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First Pres Blog

What Really Is Faith?

Posted by Todd Naevestad on

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This week, Pastor Jennifer Holz will be talking about the power of prayer and our need to pray for faith. We hear it all the time, live by faith, walk by faith, pray in faith. But when we think to ask for faith, I think it helps to know what we're asking for.

It's easy to say faith is simply trusting in God. Clean, simple, let's break for lunch. But that's not all of it. Trusting in God is about our feelings. It puts us at the center of faith instead of God. Faith is something that needs to be true no matter if we feel it or not.

Faith is only as strong as its target.

I have faith in a lot of things. I have faith that my five dollar bill is going to be accepted at stores. I have faith that my plane won't fall out of the sky. I have faith that I'm safe in my apartment. But with all of those, you could imagine a failing. My five dollars might counterfeit, my plane might be poorly built and someone might have stolen my house keys. Real problems that I might have to face.

But one thing that my faith will always know to be true is God. When my faith is hooked into God, I have a foundation that is strong no matter how much or little I think to trust it. My faith isn't what secures me, it's the fact that it is hitched to the unbreakable will of God.

In an article for Focus on the Family, Tony Evans writes this about faith, "Faith is only as strong as the thing to which it is anchored. Indeed, a person might be full of faith even if she doesn't feel it. She might be willing to act in faith—to love an enemy, to protect the weak, to respect a grumpy teacher—simply because she believes that what God says is true, even if her emotions and reasoning do not compel the action." Whether I feel it or not, the nature of God is undeniable.

Faith is our lighthouse

We are weak creatures. Even those of us with the strongest walks with Christ have times when things seem bleak. It's the nature of our sinful lives. There are times when we can't find it in ourselves to look at God through our dark sin.

But that is another part of faith. While latched onto the true power of God, we always have a beacon of light in the dark times. It lets us see beyond the lies we tell ourselves and the falsehoods we've bought from the world. We can see the one reality, God's reality.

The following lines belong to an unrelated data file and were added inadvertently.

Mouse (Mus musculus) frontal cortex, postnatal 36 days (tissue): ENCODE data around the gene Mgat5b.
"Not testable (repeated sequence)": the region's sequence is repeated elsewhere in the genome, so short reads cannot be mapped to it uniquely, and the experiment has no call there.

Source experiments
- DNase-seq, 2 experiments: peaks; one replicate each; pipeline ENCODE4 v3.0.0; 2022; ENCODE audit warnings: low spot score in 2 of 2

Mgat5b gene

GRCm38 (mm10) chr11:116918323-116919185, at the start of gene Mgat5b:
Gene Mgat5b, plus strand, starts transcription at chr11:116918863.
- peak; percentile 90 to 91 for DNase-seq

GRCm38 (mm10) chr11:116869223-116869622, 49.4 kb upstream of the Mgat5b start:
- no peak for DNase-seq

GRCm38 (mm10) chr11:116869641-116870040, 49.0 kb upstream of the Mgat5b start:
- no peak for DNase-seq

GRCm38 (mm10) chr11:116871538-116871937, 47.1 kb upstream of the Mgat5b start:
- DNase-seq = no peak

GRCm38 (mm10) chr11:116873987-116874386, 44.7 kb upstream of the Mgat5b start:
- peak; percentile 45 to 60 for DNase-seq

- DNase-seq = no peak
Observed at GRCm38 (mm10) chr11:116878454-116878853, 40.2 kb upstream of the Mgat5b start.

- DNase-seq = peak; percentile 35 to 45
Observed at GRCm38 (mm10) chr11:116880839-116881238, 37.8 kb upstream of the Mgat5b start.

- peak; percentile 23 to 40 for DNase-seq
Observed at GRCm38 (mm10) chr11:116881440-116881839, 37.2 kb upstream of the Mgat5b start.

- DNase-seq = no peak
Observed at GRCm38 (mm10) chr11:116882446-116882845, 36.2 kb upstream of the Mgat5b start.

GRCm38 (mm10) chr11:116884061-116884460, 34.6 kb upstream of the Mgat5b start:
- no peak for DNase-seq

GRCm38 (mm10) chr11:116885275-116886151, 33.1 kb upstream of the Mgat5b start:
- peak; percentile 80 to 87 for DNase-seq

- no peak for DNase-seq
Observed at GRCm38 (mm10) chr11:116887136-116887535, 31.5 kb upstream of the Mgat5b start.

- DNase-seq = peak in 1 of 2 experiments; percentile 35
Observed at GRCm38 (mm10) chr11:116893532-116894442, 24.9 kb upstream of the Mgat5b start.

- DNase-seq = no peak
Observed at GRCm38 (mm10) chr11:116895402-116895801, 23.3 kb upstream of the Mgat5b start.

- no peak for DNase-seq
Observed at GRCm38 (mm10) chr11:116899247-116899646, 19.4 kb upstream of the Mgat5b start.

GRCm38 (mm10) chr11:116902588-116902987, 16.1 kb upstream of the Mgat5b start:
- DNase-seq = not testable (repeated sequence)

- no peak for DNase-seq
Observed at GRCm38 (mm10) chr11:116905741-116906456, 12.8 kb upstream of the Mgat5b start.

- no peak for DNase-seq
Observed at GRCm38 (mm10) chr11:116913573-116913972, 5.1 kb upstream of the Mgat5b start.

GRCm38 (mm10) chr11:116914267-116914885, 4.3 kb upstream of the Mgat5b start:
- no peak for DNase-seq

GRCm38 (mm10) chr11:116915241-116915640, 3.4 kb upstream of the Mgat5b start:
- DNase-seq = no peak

In the story of two blind men meeting Jesus, writer Jim Haeffele says, "Their faith and assurance that Jesus could give them sight was the substance or reality they hoped for. It also gave them the evidence or trust that they would receive what they asked for. They believed; that is, they had faith in advance that it would be done." Despite being in literal darkness, their faith guided them to the greater world Jesus could provide.

Faith is in action

We see what faith can do for us when we hold on to it. It gives us a foundation and a direction, but in the words of James 2:17, "In the same way, faith by itself, if it is not accompanied by action, is dead."

We hold fast to the greatest truth in existence, the love of God. Our faith is a direct reflection of that love. And we can ask for faith as much as we need, but if nothing is done with it, then we are just selfishly hording it for ourselves. While it's not a tangible resource, we can still take it and invest it, into the people and communities we are a part of. The best use of our faith is bolstering others up in their weakness and helping all of us in the family of God to pursue Him more fervently.

Amy Boucher Pye sums it up succinctly in her short devotion for Our Daily Bread, "Authentic trust in God will always manifest itself in loving and caring for others."

This week, as we hear about asking for faith and seeking to grow together, let us keep that in mind. That the faith we have should help each other, and that we should be able to rely on each other in our own weakness.

Tags: bulletin, me to we, worship

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